What to consider when preparing for retirement

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What to consider when preparing for retirement

The earlier you start planning for retirement, the better. With life expectancy for men reaching 80.4 years and 84.6 years for women1, it pays to be on the front foot with retirement costs and lifestyle changes during this period. This guide is your starting point for things to consider when preparing for retirement.

Finances & superannuation

The cost of retirement

Planning your financial future needn’t be full of scary numbers. That’s why investment advisors like Scott Pape have been telling Australians there’s often less to save for your retirement than you think.2 You don’t need a million dollars in your super to live a cushy retirement, he says at a minimum you need a paid-off home plus:

  • Couples: $250,000 in super
  • Singles: $170,000 in super.2

The Association of Superannuation Funds of Australia (ASFA) says retirees aged 65–85 need a budget of $44,011 a year for a single person, and $60,457 a year for a couple to live comfortably in retirement.3 This is enough to cover essentials such as electricity and gas, as well as enjoy lunches and dinners out, take an annual overseas holiday, and stay in the loop with your favourite newspapers and magazines.

ASFA says retirees aged 65–85 need a budget of $44,011 a year for a single person, and $60,457 a year for a couple to live comfortably in retirement.

Your Super options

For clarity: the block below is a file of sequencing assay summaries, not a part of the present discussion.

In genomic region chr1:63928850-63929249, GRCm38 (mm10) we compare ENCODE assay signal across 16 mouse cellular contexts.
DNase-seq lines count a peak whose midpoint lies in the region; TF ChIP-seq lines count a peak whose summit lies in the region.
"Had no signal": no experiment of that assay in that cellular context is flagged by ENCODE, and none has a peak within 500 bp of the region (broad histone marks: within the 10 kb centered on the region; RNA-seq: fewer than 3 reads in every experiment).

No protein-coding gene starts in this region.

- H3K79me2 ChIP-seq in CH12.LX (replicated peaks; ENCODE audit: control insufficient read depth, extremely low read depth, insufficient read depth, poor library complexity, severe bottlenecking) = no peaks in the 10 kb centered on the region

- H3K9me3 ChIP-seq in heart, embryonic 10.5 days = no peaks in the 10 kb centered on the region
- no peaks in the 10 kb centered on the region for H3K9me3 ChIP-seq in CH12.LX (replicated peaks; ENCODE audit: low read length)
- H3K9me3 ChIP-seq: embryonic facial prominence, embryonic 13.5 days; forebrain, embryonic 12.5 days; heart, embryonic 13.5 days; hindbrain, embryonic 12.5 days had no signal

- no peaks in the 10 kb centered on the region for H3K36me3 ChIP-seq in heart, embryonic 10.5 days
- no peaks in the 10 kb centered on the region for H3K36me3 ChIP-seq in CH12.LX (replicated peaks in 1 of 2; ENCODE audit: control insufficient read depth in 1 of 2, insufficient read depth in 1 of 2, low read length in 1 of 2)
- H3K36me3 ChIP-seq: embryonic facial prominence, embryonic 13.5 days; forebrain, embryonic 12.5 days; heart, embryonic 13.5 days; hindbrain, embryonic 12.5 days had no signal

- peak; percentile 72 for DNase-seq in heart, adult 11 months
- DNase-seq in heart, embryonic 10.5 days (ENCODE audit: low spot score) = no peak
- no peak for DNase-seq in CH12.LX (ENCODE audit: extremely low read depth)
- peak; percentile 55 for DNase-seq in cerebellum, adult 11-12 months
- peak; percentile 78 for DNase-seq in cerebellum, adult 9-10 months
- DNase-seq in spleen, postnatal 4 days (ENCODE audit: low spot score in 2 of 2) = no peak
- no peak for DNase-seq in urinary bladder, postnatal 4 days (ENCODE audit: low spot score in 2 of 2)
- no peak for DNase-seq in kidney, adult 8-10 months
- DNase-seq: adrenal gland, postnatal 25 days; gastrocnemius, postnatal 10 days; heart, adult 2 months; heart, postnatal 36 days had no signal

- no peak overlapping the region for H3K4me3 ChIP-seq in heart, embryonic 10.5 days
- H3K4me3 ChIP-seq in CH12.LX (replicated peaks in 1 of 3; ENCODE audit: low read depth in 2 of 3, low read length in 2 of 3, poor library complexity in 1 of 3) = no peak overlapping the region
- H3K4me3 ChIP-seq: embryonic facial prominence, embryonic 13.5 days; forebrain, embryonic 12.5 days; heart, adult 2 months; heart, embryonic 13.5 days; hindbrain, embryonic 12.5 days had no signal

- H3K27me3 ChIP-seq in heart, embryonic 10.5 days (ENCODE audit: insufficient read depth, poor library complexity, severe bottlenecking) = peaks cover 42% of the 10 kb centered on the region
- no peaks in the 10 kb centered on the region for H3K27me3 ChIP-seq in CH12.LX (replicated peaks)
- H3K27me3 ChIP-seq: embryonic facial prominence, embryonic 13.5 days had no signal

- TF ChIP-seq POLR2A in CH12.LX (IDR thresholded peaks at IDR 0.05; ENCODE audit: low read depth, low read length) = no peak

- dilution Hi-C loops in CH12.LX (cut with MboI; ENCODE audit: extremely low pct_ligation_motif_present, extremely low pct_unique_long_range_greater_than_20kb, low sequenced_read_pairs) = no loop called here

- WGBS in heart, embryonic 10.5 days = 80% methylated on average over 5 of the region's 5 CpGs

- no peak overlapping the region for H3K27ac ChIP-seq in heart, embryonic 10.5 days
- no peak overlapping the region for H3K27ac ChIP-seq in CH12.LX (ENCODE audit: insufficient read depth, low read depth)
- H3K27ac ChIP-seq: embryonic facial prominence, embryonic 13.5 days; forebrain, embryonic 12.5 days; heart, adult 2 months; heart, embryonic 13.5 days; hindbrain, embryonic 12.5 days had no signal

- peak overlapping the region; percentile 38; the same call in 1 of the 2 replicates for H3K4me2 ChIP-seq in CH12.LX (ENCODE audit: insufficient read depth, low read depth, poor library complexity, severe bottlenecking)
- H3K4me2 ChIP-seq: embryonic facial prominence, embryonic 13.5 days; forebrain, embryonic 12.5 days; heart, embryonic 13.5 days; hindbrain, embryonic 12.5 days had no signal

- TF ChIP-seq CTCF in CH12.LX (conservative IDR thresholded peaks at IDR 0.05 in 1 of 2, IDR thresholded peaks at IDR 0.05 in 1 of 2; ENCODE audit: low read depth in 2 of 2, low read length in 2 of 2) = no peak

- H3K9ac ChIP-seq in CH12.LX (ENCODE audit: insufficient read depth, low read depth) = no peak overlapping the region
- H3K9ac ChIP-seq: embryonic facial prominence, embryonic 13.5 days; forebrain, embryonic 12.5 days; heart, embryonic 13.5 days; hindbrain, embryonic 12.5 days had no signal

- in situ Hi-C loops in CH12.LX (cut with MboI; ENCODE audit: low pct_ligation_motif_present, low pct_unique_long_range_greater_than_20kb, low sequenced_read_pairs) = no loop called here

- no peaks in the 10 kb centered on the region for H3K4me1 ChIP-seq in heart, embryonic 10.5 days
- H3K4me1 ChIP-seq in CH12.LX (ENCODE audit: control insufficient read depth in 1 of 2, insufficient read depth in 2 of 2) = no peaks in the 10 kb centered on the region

When you’re eligible to draw on your super – usually when you reach preservation age or retire from the workforce – you can turn to three main options4 (or a combination of options) for financial support. Seek professional guidance when choosing the best one for you.

Leave your super where it is

This options gives you more time to come up with a super plan that suits your desired retirement lifestyle. While your super sits tight, you may be able to continue contributing to it depending on your age and employment. Keep in mind, however, you will have to pay up to 15 per cent tax on investment earnings, so it’s advised to weigh up the costs of this with other options.

Invest in a retirement income stream

This popular option creates a regular retirement income by transferring your funds to a “retirement phase” account within your super fund. You can take advantage of paying less tax, potentially making your money stretch further in smaller, salary-like instalments, and be able to make a lump-sum withdrawal when needed. There are minimum amounts that must be withdrawn every year based on your age, and a limit on how much can be transferred to a tax-free retirement phase.